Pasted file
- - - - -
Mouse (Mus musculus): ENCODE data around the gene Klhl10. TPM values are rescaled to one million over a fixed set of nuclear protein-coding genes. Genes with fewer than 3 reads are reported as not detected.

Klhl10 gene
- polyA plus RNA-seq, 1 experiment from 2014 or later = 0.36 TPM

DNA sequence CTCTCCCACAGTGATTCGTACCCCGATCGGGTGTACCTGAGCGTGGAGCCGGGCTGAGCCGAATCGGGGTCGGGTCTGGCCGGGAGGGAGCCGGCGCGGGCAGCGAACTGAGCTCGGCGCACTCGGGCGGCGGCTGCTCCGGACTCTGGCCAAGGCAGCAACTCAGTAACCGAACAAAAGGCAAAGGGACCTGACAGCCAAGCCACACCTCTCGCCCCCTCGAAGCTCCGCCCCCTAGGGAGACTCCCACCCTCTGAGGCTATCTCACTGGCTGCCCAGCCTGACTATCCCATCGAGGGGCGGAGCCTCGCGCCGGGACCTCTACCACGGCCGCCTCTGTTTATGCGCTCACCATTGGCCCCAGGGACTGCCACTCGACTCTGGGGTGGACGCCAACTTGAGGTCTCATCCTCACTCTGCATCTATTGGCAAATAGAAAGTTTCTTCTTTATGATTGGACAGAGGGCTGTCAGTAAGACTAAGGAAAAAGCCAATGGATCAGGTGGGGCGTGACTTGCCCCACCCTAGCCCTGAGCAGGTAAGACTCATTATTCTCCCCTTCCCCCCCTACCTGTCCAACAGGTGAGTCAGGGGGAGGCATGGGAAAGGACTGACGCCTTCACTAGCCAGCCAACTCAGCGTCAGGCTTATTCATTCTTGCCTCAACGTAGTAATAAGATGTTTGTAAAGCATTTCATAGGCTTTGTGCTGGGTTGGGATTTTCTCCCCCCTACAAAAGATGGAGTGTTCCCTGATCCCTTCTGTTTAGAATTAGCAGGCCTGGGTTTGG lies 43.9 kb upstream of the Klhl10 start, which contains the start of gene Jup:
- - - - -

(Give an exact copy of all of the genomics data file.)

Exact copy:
Mouse (Mus musculus): ENCODE data around the gene Klhl10. TPM values are rescaled to one million over a fixed set of nuclear protein-coding genes. Genes with fewer than 3 reads are reported as not detected.

Klhl10 gene
- polyA plus RNA-seq, 1 experiment from 2014 or later = 0.36 TPM

DNA sequence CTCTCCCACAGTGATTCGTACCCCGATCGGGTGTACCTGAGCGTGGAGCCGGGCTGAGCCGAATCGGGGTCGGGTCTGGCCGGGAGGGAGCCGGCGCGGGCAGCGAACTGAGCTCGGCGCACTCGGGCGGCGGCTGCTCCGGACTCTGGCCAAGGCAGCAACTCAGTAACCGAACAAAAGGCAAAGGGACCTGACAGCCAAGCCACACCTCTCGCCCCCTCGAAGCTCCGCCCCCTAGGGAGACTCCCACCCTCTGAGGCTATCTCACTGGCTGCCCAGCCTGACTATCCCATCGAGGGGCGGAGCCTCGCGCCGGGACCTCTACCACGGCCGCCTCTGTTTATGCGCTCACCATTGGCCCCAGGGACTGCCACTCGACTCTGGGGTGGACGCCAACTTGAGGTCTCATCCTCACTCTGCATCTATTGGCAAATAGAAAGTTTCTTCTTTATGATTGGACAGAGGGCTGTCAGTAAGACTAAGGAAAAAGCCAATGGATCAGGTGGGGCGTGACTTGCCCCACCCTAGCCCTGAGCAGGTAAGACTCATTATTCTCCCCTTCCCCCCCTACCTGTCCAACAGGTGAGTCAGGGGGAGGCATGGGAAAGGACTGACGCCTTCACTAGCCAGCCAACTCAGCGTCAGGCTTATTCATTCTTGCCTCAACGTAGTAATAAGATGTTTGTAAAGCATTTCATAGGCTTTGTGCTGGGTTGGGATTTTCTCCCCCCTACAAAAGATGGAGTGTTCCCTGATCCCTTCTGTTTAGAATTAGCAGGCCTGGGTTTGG lies 43.9 kb upstream of the Klhl10 start, which contains the start of gene Jup: